Legislation 586 creates a three-person tax complaints committee

The combustible states legislative session, which ended in overtime last week, could produce one more practical outcome – a new commission set up to ensure independence in examining Arkansans’ tax complaints.

The Act 586 legislative initiative establishes a three-person tax complaints committee that will be housed in the Inspector General’s Department. Arkansas joins 34 other states that have similar independent bodies to review tax complaints from residents and businesses.

So far, tax complaints have been resolved by administrative judges from the Ministry of Finance and Administration, a process that has not been very kind to those challenging the state on tax issues.

Little Rock tax attorney Matt Boch, who helped draft the legislation and champion the independent commission, says about 90% of cases have been ruled in the state’s favor.

With the new body, Arcansans may at least have a chance to argue in disputes with the state over a variety of tax issues, including income tax, sales taxes, and consumption taxes.

“The state has a certain skin in the game in tax disputes,” says Boch. “The idea is to move administrative complaints out of the tax office to a more independent body, with a panel of tax experts reviewing the complaints to give taxpayers more confidence in the process. The panel has extensive knowledge of Arkansas tax law and gives both sides a fair shake. “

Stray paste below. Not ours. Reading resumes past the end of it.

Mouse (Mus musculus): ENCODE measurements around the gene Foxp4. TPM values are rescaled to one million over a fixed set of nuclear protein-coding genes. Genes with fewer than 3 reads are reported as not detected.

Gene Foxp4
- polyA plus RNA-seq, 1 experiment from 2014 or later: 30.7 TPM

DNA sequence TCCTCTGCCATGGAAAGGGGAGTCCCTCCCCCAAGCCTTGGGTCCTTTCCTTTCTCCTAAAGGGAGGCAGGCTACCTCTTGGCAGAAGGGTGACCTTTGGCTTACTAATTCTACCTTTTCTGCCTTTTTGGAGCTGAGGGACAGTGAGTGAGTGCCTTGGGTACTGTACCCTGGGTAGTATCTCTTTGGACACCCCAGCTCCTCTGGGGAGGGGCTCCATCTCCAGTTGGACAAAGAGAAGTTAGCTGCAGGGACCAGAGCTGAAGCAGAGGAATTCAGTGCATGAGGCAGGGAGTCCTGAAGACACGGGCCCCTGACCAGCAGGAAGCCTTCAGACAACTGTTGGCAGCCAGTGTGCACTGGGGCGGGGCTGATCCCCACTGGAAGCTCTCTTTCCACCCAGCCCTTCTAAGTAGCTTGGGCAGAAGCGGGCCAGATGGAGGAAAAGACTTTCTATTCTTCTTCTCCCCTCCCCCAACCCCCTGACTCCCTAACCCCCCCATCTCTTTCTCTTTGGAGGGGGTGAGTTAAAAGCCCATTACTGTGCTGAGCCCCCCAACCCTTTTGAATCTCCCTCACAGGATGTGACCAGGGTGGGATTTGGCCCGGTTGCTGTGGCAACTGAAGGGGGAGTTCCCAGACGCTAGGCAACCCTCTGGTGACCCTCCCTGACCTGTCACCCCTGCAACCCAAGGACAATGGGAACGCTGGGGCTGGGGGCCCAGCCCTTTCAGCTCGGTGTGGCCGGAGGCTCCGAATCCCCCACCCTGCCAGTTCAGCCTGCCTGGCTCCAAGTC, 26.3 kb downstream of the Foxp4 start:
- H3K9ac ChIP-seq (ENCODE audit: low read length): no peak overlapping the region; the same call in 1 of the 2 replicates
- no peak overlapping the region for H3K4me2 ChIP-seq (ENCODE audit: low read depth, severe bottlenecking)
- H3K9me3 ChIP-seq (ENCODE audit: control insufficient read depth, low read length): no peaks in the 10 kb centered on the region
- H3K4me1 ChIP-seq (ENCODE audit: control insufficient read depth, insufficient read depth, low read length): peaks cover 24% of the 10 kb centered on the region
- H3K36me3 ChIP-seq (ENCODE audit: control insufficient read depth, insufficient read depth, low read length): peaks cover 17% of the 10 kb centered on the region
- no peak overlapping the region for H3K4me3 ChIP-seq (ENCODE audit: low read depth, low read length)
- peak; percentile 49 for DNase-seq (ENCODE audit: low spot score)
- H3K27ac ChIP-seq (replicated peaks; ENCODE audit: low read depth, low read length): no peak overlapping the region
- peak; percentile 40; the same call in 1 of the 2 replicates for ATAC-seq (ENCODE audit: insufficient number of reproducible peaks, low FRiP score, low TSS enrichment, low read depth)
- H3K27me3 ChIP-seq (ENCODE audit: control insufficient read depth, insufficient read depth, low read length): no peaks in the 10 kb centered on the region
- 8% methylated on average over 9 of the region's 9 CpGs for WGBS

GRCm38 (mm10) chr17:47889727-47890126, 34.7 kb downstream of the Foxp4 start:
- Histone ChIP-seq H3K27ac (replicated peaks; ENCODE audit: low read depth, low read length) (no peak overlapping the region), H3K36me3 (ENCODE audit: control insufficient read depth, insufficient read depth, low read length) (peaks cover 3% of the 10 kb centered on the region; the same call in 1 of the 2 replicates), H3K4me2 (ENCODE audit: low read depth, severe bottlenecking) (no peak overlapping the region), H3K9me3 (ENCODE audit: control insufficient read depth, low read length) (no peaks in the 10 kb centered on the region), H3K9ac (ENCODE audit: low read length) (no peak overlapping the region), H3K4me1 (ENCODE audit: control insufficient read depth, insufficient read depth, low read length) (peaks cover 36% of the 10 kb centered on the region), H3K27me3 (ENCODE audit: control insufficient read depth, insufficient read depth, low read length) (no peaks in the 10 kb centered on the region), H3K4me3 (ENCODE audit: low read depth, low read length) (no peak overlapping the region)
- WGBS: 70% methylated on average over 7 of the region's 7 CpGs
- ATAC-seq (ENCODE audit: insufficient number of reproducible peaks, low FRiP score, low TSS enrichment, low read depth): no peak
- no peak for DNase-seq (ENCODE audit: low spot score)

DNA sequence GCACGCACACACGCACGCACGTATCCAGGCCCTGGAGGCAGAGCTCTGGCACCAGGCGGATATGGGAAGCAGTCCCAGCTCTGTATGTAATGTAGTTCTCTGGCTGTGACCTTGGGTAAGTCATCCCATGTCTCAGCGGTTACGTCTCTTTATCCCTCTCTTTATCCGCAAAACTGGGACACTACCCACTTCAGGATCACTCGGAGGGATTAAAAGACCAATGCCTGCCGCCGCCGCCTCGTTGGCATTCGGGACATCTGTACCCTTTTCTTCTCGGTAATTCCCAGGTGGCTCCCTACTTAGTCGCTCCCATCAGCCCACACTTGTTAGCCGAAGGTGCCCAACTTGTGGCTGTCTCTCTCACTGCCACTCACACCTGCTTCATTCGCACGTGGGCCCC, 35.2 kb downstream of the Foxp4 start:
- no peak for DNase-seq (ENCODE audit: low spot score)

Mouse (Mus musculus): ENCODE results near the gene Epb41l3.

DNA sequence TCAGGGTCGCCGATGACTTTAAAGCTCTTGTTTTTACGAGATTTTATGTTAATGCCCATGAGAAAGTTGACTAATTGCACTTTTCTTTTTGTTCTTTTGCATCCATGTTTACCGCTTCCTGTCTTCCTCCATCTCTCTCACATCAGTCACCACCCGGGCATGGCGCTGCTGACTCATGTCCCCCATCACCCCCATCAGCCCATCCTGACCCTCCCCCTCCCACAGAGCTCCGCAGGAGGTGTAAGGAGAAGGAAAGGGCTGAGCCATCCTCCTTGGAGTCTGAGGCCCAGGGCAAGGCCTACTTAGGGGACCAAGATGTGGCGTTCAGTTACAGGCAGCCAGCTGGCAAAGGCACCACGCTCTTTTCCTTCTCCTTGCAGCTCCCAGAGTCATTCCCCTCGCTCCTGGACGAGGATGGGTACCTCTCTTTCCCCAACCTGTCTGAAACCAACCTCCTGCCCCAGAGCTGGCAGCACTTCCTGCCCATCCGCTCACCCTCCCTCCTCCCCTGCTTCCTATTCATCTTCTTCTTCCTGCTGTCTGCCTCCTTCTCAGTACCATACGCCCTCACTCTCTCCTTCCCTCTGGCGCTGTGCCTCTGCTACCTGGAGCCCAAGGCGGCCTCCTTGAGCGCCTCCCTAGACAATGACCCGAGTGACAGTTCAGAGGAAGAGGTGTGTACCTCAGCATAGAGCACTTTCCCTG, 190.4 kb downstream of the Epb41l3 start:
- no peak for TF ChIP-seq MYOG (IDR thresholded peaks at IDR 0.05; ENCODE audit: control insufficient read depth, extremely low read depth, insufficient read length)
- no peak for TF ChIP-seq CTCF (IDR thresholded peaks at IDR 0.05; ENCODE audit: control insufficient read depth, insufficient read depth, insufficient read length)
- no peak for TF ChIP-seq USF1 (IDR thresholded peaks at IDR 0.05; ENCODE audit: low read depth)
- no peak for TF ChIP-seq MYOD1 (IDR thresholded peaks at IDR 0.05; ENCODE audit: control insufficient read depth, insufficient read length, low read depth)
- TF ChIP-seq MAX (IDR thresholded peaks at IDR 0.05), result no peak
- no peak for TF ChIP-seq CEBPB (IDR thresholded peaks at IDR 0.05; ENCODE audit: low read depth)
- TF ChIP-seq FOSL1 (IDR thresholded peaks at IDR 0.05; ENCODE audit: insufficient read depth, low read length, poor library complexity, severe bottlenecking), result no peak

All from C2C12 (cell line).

A chief commissioner who is duly accredited as a chartered accountant and attorney will preside over the panel. Of the other two, one must be a CPA and the other a lawyer. All three are appointed by the governor, who has until July 1, 2022 to make his decisions.

Commissioners are selected by the governor based on recommendations from the Arkansas Supreme Court, the Arkansas Society of CPAs, and the Arkansas Bar Association.

It will take another 18 months for the commission to act. Legislation tells it to start hearing cases on January 1, 2023.

A single commissioner or all three can hear cases depending on the nature and importance of the challenge. Cases with a tax value of less than $ 25,000 are negotiated by a single commissioner, while contentious cases with a tax value of more than $ 250,000 are negotiated by the entire three-person panel.

The new law requires that a taxpayer’s disputed claim must be heard before any amount of tax must be paid.

Taxpayers have 90 days to appeal DF & A’s decision. The Commission has the opportunity to carry out on-site inspections. For example, if the dispute is about an exception related to machinery or equipment, the panel or an individual judge can visit the facility to review the equipment, determine how it is being used, and assess its value.

Although decisions are made public, all appeals are kept confidential: information and details of taxpayers are edited.


Arkansas researchers and early stage companies can learn more about how to leverage the competitive Small Business Innovation Research funding program by participating in a multi-week accelerator initiative.